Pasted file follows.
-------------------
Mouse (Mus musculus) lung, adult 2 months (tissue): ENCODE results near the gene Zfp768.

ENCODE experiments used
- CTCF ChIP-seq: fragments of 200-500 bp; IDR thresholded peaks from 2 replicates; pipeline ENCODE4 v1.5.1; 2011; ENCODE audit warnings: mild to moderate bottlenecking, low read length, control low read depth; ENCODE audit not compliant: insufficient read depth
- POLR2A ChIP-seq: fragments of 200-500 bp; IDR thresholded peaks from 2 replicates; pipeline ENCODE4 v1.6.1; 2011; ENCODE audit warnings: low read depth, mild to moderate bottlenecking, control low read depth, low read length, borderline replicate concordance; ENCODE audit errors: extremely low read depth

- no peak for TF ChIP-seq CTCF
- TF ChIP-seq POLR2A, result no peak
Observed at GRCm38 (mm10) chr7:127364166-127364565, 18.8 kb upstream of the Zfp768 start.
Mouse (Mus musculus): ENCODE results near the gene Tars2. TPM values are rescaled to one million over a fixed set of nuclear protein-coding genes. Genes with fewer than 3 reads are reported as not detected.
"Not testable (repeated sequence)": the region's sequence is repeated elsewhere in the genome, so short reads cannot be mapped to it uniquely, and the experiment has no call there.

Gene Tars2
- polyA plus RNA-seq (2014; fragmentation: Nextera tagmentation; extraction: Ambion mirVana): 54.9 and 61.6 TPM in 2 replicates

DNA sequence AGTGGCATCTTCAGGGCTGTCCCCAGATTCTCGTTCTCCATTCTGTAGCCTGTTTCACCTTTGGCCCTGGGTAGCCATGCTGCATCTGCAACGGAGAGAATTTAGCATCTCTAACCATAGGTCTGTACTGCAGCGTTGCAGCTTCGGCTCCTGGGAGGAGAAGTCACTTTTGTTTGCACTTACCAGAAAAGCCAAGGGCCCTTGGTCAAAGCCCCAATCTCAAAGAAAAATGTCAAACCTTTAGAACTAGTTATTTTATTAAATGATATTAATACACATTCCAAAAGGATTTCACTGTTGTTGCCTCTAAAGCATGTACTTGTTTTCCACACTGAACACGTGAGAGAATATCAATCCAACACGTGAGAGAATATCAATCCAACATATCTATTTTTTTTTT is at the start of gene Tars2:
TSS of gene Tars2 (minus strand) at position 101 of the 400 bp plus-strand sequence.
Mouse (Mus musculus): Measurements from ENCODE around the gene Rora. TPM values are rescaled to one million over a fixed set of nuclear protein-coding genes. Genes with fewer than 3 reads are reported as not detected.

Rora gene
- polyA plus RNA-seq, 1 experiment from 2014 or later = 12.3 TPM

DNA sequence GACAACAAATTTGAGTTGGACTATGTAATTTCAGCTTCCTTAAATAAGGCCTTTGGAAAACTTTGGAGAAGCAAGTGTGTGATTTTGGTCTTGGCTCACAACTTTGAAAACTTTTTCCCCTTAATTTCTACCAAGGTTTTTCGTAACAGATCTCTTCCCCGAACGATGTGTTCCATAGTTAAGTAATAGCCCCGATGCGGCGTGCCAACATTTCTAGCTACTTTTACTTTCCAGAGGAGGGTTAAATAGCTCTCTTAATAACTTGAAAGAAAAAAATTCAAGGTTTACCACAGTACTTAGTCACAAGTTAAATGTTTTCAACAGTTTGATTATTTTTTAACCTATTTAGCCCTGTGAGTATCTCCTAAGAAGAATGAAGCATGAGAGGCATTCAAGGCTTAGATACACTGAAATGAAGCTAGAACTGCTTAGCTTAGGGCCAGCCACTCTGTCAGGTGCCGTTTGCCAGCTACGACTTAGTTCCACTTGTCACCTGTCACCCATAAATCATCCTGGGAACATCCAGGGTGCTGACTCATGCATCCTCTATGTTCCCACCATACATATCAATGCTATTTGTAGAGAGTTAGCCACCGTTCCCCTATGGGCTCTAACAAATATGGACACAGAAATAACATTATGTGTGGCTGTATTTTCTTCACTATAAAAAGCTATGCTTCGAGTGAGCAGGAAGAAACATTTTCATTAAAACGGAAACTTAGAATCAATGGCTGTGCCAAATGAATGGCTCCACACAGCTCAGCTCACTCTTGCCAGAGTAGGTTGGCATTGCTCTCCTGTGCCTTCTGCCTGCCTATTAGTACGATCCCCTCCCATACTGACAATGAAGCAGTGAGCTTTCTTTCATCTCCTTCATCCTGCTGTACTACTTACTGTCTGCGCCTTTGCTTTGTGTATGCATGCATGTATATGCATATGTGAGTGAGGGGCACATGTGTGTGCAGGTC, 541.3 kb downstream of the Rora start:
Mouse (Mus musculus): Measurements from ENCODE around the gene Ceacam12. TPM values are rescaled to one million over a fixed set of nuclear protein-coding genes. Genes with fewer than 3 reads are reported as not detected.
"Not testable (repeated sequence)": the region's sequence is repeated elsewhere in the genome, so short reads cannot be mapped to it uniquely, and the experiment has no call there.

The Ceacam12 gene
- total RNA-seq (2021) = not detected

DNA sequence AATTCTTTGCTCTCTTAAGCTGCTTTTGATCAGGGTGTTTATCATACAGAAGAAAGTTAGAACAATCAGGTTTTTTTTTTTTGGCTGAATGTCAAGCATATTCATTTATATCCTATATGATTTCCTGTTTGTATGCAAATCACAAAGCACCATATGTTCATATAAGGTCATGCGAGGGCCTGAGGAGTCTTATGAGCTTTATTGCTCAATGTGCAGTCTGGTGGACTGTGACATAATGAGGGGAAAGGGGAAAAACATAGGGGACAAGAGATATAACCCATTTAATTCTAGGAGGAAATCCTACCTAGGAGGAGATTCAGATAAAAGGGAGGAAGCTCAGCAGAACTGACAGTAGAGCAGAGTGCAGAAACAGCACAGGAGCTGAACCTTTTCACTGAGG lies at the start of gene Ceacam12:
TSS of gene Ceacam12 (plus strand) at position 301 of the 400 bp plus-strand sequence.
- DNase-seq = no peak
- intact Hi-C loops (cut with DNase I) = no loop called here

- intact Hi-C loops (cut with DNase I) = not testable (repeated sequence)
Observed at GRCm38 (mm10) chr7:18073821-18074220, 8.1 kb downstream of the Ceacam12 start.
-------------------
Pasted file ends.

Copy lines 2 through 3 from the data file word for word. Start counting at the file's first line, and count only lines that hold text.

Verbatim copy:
ENCODE experiments used
- CTCF ChIP-seq: fragments of 200-500 bp; IDR thresholded peaks from 2 replicates; pipeline ENCODE4 v1.5.1; 2011; ENCODE audit warnings: mild to moderate bottlenecking, low read length, control low read depth; ENCODE audit not compliant: insufficient read depth